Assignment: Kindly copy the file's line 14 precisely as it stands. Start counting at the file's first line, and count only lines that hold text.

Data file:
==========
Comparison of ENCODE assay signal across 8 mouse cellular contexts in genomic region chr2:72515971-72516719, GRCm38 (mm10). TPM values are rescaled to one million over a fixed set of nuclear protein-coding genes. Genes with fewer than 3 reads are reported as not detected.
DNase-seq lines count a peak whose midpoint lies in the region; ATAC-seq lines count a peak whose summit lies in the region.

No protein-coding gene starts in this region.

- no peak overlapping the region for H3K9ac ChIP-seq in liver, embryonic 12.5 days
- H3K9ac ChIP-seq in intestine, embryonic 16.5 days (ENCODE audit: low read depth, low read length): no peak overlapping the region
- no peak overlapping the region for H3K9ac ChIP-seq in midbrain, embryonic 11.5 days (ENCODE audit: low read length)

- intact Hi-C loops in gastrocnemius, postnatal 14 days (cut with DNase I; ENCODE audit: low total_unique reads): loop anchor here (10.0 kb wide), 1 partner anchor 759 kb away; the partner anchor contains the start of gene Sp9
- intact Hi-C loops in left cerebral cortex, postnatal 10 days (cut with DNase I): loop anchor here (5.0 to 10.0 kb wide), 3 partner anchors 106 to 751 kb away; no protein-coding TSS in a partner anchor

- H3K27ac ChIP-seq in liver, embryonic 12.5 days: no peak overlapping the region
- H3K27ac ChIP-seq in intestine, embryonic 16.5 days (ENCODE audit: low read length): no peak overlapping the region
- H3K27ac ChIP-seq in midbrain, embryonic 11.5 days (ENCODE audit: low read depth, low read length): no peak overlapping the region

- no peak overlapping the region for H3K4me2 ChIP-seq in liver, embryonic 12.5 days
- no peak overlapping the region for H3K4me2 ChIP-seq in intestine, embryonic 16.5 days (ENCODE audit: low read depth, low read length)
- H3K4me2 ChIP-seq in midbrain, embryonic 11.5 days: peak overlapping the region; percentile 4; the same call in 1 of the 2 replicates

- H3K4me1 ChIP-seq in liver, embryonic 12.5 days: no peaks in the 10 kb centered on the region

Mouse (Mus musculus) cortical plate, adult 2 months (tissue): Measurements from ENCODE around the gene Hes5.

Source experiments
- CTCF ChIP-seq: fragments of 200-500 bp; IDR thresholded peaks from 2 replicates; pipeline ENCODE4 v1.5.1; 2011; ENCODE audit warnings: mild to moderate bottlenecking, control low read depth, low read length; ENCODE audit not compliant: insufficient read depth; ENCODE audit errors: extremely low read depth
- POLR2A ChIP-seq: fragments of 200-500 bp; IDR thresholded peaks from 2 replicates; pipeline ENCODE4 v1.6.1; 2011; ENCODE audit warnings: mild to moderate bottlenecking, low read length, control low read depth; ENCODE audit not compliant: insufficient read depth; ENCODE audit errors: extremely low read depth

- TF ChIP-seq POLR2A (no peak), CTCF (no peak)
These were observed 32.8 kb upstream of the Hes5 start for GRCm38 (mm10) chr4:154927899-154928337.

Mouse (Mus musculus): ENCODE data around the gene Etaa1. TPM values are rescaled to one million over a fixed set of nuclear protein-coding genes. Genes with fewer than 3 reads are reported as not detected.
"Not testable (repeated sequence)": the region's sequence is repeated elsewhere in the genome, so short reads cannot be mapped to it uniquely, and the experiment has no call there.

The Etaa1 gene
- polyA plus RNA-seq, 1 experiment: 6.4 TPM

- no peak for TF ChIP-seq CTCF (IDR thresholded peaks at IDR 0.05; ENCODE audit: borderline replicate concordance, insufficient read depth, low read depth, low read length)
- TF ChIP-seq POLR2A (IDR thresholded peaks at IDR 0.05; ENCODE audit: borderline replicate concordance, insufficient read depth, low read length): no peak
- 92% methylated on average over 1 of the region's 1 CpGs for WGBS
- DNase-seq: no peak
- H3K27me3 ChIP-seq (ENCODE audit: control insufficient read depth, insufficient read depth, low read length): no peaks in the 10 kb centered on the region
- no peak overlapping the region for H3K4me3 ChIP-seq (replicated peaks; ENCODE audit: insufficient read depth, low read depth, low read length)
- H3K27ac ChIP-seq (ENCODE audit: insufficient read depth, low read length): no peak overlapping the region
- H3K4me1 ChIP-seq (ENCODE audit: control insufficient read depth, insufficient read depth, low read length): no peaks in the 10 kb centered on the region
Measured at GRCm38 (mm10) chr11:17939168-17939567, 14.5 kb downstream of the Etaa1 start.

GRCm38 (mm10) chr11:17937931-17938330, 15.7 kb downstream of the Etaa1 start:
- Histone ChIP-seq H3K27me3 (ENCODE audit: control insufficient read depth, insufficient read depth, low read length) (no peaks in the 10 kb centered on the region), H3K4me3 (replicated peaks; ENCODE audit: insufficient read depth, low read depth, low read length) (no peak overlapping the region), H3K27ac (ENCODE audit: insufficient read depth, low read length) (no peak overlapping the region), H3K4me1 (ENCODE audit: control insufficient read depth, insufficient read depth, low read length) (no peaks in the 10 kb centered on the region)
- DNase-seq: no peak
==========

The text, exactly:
- H3K4me2 ChIP-seq in midbrain, embryonic 11.5 days: peak overlapping the region; percentile 4; the same call in 1 of the 2 replicates